Anxiety and attention to threat: The psychometric properties of attentional bias scores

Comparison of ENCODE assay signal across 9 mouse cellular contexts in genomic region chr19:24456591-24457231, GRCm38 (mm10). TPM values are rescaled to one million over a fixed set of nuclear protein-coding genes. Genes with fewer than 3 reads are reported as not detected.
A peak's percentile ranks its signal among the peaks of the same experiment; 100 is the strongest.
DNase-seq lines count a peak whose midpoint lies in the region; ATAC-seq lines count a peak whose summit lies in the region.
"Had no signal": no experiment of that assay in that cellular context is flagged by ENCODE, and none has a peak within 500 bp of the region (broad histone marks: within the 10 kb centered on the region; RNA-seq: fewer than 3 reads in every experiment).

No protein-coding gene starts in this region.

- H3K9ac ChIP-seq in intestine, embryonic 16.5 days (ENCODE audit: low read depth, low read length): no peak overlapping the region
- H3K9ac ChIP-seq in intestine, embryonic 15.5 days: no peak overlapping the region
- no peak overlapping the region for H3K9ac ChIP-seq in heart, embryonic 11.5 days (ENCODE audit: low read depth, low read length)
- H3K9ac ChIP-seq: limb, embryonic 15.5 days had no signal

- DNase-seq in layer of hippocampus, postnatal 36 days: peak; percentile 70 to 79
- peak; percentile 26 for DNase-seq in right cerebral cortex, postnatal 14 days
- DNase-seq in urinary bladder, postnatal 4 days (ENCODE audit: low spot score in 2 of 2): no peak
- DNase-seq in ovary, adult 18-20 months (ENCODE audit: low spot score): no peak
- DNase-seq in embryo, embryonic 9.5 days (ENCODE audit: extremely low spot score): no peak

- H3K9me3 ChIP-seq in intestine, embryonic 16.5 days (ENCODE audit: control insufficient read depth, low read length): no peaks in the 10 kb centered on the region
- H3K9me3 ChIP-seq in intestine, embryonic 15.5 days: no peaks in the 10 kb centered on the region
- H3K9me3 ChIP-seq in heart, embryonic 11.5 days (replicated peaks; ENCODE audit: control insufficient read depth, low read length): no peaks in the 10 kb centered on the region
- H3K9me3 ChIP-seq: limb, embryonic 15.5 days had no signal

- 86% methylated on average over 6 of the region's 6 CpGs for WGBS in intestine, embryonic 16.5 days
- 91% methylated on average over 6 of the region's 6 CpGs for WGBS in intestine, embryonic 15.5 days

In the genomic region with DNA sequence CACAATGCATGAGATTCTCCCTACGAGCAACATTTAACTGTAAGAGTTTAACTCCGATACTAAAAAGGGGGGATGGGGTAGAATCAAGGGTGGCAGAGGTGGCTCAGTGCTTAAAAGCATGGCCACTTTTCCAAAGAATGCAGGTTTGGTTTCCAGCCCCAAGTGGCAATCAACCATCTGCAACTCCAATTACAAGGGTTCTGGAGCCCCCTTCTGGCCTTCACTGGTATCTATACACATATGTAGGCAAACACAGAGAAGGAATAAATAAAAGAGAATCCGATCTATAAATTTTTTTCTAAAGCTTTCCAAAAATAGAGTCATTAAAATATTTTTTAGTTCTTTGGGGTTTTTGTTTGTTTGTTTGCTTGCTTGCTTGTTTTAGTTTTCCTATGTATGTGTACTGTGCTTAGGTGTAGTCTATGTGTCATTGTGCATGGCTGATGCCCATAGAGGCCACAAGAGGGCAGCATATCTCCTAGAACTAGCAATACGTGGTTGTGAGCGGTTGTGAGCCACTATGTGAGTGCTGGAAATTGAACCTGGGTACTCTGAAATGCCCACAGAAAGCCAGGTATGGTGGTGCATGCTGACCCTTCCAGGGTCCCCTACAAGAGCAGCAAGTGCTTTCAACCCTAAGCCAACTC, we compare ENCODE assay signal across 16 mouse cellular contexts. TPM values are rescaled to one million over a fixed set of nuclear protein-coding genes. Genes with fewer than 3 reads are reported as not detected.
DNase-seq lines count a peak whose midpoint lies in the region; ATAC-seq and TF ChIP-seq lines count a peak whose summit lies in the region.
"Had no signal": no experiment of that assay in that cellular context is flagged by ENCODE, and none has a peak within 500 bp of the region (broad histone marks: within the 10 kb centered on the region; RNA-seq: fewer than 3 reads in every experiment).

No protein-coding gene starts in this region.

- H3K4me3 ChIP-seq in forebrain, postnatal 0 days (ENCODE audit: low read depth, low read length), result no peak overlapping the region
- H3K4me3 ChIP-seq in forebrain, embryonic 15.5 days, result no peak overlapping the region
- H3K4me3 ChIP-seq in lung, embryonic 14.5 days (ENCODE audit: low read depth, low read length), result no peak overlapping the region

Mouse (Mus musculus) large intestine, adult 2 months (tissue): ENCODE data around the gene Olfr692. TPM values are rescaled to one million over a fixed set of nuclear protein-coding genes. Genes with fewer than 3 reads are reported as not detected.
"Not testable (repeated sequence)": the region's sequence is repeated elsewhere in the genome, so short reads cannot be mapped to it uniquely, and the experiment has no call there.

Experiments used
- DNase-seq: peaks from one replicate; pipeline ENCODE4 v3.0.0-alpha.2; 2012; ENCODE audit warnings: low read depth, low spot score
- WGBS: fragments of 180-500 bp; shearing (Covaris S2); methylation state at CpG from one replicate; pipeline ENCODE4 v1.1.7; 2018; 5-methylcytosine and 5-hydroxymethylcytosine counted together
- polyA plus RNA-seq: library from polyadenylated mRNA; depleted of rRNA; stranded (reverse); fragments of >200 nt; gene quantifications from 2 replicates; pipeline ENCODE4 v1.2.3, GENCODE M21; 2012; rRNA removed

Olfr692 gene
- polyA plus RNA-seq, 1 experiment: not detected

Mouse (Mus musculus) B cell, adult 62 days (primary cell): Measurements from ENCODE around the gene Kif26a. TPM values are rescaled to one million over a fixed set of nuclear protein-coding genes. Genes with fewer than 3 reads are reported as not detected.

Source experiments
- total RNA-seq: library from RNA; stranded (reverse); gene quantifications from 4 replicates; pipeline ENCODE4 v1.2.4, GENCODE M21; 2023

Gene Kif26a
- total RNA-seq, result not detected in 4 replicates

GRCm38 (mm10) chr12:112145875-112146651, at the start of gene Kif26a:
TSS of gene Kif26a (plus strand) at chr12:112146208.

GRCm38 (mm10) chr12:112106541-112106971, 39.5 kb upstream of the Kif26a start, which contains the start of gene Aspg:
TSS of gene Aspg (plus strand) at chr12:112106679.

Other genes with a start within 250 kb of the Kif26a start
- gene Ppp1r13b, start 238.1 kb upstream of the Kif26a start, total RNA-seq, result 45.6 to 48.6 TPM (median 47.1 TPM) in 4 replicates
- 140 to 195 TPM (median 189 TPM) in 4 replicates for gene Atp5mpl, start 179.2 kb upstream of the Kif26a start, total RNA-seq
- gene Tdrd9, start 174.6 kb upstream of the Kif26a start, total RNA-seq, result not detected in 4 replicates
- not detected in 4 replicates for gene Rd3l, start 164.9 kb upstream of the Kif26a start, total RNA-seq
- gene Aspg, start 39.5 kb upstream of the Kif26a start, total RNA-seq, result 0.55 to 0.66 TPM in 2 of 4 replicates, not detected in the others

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Attentional biases to threat are thought to play a central role in the development and maintenance of anxiety disorders. Various measures have been developed to index these biases; unfortunately, the psychometric properties of many common measures of attentional bias have not been thoroughly evaluated, and the reliability of those that have been evaluated is poor. Three studies assessed the reliability and convergent validity of dot probe and emotional cueing bias scores. Study 1 used a dot probe task and an emotional cueing task that were designed to be as similar as possible to each other (e.g., in terms of display and timing parameters) in an attempt to maximize convergent validity. One hundred fifty-eight participants, selected for high and low levels of trait anxiety, completed the two tasks. The results of Study 1 showed no significant attentional biases to threat, and the psychometric properties of the bias scores were poor. Study 2 investigated the psychometric properties of measures of early attention to threat using another dot probe task and another emotional cueing task. One hundred twelve participants, again selected for high and low levels of trait anxiety, completed the study. The results of Study 2 again showed no significant attentional biases in the high trait anxiety group, and the psychometric properties of the bias scores were poor. To increase the likelihood of producing large and potentially reliable attentional biases, Study 3 replicated the methodology from two classic studies in the literature and also included a state anxiety manipulation. One hundred sixty participants completed an anxious or calm mood induction, which consisted of listening to music while thinking of an anxiety-provoking or calming event in their lives, followed by dot probe and emotional cueing tasks. Reliability estimates for bias scores were low, ranging from 0 to .44. The convergent validity estimates were also low. The anxiety induction did not substantially improve reliability or convergent validity of the bias scores. Overall, the results of these studies improve our understanding of factors that affect the reliability of attentional bias scores. These results also provide some of the first estimates of the reliability and convergent validity of scores from the emotional cueing task. Implications for research and for clinical assessment and intervention are discussed.